Trial for three cops in Laquan McDonald case pushed back

    Defense lawyers file motion to have cases dismissed as judge orders file sealed

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    Crusader Staff Report

    A Cook County judge has pushed back the trial of three Chicago police officers charged with covering up the Laquan McDonald shooting in 2014.

    The trial for former Detective David March, ex-Officer Joseph Walsh and Officer Thomas Gaffney was originally scheduled to start July 10, but Judge Domenica Stephenson tentatively postponed the proceedings to November 26. The move came after defense lawyers said they wouldn’t be ready in time for the trial in July.

    The impending trial will be a separate proceeding from the trial involving Officer Jason Van Dyke who was charged with first degree murder after shooting McDonald 16 times in 2014. Van Dyke’s case has been stuck in pre-trial hearings for over two years.

    Special Prosecutor Patricia Holmes is handling the case involving the three officers who are charged with official misconduct and obstruction of justice. They also face conspiracy charges that they gave false statements that portrayed McDonald as a threat before he was gunned down after a police chase. A dash cam video that was released a year later contradicted the officers’ narrative.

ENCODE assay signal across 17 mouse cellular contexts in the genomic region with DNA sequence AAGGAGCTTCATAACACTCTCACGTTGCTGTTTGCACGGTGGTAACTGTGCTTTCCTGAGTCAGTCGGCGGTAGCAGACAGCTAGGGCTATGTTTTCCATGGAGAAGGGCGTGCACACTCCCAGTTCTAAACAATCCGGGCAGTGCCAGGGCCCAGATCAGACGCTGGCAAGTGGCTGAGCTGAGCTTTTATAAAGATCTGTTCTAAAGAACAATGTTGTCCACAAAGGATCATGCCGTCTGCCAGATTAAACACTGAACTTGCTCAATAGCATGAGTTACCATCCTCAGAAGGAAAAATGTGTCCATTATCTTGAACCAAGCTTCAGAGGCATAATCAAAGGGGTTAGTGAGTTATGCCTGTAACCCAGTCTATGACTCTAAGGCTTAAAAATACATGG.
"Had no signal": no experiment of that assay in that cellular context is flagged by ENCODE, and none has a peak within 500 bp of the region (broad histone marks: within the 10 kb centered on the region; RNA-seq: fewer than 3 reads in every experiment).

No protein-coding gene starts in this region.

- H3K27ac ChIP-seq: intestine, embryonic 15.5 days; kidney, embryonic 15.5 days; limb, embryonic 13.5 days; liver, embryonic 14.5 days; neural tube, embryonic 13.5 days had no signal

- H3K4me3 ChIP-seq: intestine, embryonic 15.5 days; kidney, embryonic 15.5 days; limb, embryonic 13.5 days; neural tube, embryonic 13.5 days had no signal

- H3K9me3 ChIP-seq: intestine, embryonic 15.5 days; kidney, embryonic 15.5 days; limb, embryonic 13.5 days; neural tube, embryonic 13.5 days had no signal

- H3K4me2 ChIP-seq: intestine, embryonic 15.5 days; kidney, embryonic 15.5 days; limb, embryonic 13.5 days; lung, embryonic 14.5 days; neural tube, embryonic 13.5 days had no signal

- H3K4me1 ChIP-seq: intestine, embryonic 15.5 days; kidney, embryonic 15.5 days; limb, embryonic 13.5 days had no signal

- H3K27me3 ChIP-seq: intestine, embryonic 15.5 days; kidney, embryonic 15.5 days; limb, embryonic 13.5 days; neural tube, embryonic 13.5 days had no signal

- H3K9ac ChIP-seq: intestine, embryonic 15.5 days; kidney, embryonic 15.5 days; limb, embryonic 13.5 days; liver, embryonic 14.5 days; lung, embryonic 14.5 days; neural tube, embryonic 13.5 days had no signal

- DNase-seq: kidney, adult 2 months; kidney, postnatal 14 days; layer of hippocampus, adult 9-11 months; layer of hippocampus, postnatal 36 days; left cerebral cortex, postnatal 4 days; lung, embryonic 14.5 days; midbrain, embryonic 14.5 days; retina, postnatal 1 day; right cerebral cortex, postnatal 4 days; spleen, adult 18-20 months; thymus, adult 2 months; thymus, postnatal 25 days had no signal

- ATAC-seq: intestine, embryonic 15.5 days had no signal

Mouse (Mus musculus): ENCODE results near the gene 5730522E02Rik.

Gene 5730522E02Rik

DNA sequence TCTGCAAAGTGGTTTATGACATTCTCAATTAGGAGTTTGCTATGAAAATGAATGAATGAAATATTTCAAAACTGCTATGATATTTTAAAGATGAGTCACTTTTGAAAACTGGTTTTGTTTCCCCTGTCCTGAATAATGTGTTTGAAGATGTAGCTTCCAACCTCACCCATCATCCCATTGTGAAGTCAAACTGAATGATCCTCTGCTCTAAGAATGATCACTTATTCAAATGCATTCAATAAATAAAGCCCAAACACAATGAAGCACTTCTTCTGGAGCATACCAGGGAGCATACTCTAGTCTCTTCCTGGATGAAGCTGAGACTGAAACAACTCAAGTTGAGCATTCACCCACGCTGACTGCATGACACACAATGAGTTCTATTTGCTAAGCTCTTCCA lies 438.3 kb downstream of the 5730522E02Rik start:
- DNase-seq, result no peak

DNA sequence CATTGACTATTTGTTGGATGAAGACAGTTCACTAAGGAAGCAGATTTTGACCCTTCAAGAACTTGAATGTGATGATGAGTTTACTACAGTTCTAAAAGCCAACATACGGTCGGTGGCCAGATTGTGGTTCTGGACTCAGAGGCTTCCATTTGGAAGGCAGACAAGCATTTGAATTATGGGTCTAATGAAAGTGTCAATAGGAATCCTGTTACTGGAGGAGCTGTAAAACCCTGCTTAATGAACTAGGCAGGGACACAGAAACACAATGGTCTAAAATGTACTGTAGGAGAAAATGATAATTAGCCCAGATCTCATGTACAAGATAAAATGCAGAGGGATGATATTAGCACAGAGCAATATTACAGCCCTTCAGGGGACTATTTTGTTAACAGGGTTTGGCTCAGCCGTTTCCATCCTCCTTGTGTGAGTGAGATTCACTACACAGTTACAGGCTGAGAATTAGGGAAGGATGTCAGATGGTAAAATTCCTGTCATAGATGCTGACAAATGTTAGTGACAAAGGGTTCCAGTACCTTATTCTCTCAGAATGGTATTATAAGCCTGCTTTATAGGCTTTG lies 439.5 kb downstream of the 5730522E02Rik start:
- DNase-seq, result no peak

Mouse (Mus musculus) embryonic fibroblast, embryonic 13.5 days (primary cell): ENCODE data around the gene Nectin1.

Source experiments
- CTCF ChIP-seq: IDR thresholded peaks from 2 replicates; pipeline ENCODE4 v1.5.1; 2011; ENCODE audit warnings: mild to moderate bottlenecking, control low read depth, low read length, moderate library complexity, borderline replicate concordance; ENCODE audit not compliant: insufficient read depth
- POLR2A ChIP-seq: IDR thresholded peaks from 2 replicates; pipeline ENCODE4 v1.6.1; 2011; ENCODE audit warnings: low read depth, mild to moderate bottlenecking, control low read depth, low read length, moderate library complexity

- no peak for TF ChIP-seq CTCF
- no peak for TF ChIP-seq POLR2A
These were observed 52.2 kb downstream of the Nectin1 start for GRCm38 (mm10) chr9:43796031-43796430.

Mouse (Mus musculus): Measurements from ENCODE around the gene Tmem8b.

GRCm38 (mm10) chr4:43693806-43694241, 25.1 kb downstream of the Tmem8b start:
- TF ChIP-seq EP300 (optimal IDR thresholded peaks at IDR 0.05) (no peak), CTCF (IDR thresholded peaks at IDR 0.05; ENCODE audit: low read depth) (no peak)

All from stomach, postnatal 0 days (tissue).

Lawyers for the officers filed a motion to dismiss the charges but Stephenson on Tuesday, June 19, ordered the filings sealed at the request of Attorney Will Fahy who represents Gaffney. The move restricts the public from viewing the filing.

    In late May, Stephenson implemented a “gag” order that bars attorneys from speaking substantively about the case outside of court. The public release of the evidence was also prohibited.

    A similar situation occurred in Van Dyke’s case where Judge Vincent Gaughan twice kicked reporters out of the courtroom and ordered certain filings sealed and kept from the public. After an appeal by several Chicago media organizations, the Illinois Supreme Court ruled that Gaughan’s actions were unconstitutional and ordered him to end his practice of sending court filings directly to his chambers.

     

     

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